HomeIntroduction to AyurvedaForty Attributes of Arrogance from Mahabharata

Forty Attributes of Arrogance from Mahabharata

man-in-the-mirrorMahabharata, one of the greatest and oldest of the Vedic scriptures, states that the material world was created for arrogant people. People who compete with each other, who are full of material desires, and are always busy and never satisfied. We take pride in being independent not only from each other but also from the Creator.

Vedic scriptures proclaim the law saying that a living being can find true happiness only in relationship with other living beings, not in material things like wealth, reputation, or power. We need to learn to use material things and enjoy relationships with others although we try to enjoy material stuff and use other living beings.

According to Vedic knowledge, arrogance is the root of all sixteen types of dirt that is present in the human heart.  In Sanskrit, arrogance is called sva-pratistha (the desire for fame or pride). All our weaknesses, such as jealousy, anger, lust, delusion, greed, and so on, are rooted in arrogance.

Arrogance leads to an enormous number of errors, causing suffering to ourselves and others. That is why the Vedas say that a living being should overcome this quality to get rid of all other imperfections originating from it. We need to cleanse the heart from all that binds us, what does not allow us to show the huge inner potential that is hidden under the thick layer of arrogance.

Here are the forty sings of arrogance within us.

  1. Conviction that I am always right
  2. Patronizing attitude towards others
  3. Sense of self-importance
  4. Deprecation of oneself and others
  5. The idea that I am better than others are – boasting
  6. The tendency to put an opponent at a disadvantage
  7. Desire to control the situation without taking responsibility for it
  8. Haughty attitude, vanity
  9. Flaunting of wealth, clothes, and other things
  10. Not allowing others to help
  11. Taking an impossible task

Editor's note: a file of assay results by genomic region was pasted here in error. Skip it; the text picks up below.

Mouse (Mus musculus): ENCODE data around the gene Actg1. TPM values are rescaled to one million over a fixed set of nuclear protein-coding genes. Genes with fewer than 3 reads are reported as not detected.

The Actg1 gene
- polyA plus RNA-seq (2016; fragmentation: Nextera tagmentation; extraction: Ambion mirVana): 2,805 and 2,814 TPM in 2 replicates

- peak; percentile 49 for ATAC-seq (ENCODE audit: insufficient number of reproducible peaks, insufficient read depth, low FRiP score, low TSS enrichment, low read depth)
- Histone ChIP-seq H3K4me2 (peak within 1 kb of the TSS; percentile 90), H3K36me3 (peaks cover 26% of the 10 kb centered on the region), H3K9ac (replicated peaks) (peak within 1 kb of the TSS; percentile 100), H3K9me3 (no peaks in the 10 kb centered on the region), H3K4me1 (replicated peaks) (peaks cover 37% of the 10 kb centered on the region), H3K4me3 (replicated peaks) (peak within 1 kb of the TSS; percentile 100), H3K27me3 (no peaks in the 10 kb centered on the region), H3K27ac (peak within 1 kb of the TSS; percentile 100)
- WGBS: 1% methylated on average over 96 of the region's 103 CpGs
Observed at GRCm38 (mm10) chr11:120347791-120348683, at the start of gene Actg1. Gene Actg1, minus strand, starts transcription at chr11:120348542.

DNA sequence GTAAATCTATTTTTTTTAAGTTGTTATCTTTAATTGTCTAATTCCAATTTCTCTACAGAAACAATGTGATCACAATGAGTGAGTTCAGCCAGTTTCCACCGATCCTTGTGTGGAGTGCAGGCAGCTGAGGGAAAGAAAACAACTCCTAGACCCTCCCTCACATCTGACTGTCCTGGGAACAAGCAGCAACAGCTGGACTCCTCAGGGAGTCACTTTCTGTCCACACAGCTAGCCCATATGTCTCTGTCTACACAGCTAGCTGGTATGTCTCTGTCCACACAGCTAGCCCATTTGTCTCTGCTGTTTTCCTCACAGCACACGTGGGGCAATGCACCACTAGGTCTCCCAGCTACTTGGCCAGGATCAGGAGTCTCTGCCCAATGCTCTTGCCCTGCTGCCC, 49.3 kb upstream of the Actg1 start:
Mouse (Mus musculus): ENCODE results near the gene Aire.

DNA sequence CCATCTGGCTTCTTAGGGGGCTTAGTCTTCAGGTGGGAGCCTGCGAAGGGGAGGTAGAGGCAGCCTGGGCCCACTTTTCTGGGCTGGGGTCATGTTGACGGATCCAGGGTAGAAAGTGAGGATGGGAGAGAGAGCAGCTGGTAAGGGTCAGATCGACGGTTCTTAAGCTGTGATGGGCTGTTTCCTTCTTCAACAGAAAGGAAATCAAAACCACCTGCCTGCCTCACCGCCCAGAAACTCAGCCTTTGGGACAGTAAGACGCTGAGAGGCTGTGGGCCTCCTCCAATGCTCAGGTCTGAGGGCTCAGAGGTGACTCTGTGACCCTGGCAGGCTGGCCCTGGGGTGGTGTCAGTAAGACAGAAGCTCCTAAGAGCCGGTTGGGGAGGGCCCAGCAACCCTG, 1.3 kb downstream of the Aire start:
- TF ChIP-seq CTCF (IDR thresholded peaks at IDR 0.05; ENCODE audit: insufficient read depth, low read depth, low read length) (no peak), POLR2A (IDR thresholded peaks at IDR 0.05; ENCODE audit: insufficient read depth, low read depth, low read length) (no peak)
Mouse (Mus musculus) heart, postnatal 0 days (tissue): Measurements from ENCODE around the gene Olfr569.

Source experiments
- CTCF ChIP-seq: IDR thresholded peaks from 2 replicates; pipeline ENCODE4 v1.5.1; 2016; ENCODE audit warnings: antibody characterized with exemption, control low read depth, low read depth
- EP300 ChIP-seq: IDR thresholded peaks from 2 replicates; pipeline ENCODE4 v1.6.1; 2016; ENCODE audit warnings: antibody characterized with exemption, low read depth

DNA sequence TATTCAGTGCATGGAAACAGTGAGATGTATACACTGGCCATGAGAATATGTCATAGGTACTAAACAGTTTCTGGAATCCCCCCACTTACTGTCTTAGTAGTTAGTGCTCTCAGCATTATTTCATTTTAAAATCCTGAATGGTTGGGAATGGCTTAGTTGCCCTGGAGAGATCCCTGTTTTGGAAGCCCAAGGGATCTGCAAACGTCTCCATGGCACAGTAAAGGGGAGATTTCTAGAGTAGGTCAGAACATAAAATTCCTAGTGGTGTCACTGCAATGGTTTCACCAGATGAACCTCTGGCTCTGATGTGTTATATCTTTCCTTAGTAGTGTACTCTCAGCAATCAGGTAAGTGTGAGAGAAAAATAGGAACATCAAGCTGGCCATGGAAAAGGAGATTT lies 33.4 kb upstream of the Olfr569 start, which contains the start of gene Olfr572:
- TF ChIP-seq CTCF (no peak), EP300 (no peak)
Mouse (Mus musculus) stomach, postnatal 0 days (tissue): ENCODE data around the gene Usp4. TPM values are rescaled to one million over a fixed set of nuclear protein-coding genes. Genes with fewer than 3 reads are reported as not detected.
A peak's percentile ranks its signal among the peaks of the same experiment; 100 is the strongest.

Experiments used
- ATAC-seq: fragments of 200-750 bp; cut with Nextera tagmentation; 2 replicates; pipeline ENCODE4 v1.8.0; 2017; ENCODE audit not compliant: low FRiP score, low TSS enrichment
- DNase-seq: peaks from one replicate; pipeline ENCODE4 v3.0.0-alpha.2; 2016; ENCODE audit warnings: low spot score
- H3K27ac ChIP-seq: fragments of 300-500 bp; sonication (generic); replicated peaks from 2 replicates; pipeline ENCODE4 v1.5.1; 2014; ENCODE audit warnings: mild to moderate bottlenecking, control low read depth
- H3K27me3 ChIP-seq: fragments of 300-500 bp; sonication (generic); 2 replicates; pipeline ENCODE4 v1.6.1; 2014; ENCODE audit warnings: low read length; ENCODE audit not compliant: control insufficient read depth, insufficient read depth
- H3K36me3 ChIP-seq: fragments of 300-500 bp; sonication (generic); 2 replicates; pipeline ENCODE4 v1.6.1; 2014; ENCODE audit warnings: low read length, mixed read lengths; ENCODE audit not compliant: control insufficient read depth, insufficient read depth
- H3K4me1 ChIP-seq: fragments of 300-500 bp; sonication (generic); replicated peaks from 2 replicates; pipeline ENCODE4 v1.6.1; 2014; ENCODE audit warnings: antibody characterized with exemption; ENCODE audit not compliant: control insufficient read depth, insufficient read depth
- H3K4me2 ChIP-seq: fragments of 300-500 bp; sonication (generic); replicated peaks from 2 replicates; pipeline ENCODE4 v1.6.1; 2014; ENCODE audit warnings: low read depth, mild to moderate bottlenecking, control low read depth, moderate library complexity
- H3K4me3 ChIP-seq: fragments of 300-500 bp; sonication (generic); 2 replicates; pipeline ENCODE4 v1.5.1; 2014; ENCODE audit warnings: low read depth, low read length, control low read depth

12. Overworking
  13. Desire to attract attention
  14. Touchiness caused by desire to control
  15. Excessive talkativeness (See Prajalpa – Idle Talking that Destroys our Destiny)
  16. Excessive sensitivity or insensitivity
  17. Too much attention to oneself, constant looking in the mirror
  18. Worrying about what others are thinking or saying of you
  19. Intentional use of words that others do not know or do not understand
  20. Feeling of worthlessness
  21. Not forgiveness of self and others
  22. Desire to idealize oneself or others
  23. Different patterns of behavior with different people
  24. Ingratitude
  25. Ignoring “little” people
  26. Inattentiveness (when studying Holy Scriptures)
  27. Speaking daggers
  28. Raising voice in anger and annoyance
  29. Rebellion and criticism of authorities (God, Guru, Holy person or Holy Scriptures)
  30. Lack of self-esteem
  31. Recklessness and foolishness
  32. Unfairness towards oneself and others
  33. Inability to compromise
  34. The desire always to have the last word
  35. Unwillingness to share one’s knowledge in order to control the situation
  36. Inattention or excessive attention to the physical body
  37. The desire to solve other people’s problems (when they are not asking for it)
  38. Prejudging people by their appearance
  39. Excessive self-esteem
  40. Sarcasm, striving to make fun of others

TODAY’S TIP:

The true deliverance from the quality of arrogance is possible after we find an answer to the questions: Who am I? What is the universe around me?  What is my right position here? After realizing that we are neither creators nor controllers here, a true harmony with the world might be possible.


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